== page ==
In order to establish a laches defense, Defendant must set forth a prima facie case demonstrating Plaintiff's lack of diligence and prejudice to Defendant in pursuing its claims. “In order to carry that burden Defendant must show lack of diligence by Plaintiff, and prejudice to Defendant resulting from that delay.” Id. citing Costello v. United States, 365 U.S. 265, 282 (1961). In asserting that Plaintiff has not diligently pursued its claims, Defendant notes that Plaintiff “waited more than two years from the time the fight was shown before it brought suit” against Defendant. Def.'s Opp'n 5. The alleged wrongful conduct occurred on May 4, 2013, and Plaintiff did not file the Complaint until May 12, 2015.

         Assuming arguendo, that the mere passage of two years in tantamount to unreasonable delay, Defendant must still offer evidence of prejudice incurred as a result. Said “prejudice” looks to the “inaccessibility of witnesses, the dimming of recollections and other disadvantages incident to the lapse of time.” Giddens, at 127. Defendant's “proof of prejudice” comes by way of an affidavit that was filed in support of an earlier motion. Affidavit of Gerardo Labastida, ECF No. 12-1. In essence, Defendant claims that it has been difficult to investigate the allegations and determine the accuracy of the claims asserted by Plaintiff. Defendant contends that employees who would have been present no longer are employed and that others would not remember the relevant events. Despite these contentions, Defendant has made no suggestion that it is unable to locate these witnesses nor that they were exposed to relevant information that has since been forgotten. Not a single former employee has been identified by name, or provided a factually based supporting affidavit. Defendant is similarly not helped by the affiant's representation that he was not at the subject premises on the occasion in question. The affiant's absence is a factual event that could never have been helpful to the defense. Simply put, Defendant has not shown that the passage of time created prejudice. Defendant has not established a laches defense. Defendant has failed to show a lack of diligence causing prejudice on the part of Plaintiff.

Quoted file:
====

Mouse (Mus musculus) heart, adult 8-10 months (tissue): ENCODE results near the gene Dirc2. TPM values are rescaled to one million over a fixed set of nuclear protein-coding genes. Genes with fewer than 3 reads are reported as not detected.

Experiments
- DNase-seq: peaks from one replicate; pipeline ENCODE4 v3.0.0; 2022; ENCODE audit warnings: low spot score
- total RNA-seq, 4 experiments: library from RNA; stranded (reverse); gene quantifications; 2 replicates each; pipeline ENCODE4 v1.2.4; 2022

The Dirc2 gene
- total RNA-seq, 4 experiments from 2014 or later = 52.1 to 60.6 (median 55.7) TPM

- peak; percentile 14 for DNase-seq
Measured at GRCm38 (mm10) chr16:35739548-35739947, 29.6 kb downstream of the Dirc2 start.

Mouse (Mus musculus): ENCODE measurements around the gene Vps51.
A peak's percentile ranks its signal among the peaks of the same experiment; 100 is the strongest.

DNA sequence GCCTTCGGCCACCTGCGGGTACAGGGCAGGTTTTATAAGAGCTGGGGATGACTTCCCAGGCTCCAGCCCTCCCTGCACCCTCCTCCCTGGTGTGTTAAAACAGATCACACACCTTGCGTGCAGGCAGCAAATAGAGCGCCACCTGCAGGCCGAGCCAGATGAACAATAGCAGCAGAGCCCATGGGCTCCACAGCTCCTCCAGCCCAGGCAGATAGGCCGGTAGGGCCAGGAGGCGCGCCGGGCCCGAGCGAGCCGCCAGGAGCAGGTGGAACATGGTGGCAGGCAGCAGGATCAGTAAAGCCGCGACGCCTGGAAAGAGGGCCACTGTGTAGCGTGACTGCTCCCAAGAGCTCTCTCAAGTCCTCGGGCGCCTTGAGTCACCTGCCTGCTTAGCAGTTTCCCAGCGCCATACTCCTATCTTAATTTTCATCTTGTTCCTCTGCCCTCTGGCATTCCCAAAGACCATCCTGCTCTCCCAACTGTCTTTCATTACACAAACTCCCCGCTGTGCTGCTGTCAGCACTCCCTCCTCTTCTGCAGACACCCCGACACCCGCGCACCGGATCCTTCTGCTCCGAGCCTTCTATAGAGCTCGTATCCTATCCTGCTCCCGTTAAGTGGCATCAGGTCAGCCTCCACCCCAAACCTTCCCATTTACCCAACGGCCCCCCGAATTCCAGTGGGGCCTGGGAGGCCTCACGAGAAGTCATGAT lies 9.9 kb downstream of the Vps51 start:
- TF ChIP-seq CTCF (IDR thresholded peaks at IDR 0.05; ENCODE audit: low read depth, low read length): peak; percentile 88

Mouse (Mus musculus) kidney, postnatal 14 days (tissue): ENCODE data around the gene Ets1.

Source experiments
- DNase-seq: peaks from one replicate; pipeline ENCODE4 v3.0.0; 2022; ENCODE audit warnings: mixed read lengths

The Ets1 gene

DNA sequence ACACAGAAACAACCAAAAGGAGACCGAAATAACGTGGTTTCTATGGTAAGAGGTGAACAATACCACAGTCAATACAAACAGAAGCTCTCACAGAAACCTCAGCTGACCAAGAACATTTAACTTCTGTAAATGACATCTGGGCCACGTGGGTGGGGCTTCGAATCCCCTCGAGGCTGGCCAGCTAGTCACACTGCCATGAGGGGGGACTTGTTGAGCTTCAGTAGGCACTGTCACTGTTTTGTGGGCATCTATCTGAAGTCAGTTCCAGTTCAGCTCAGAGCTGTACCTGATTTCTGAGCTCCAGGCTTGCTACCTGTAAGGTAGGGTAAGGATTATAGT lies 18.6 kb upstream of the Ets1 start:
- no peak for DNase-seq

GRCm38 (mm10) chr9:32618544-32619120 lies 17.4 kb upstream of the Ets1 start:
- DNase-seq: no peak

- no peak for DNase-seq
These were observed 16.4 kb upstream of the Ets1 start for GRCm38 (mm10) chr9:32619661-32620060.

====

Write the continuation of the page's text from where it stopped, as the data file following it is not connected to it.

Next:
The Court is also of the view that Defendant cannot assert this affirmative defense as a response to Plaintiff's Motion. Defendant must do so independently and by way of its own motion. Moreover, the statutory causes of action are not equitable in nature. As such, the equitable defense of laches does not apply. Lyons Partnership, L.P. v. Morris Costumes, Inc., 243 F.3d 789, 797 (4th Cir. 2001). Defendant's suggestion of a laches defense is entirely misplaced.

         b. Defendant's use of the Maryland “door closing” statute is of no avail.

         Like many other states, the Maryland legislature has passed a “door closing” statute prohibiting certain entities from filing suit in state courts in the absence of ...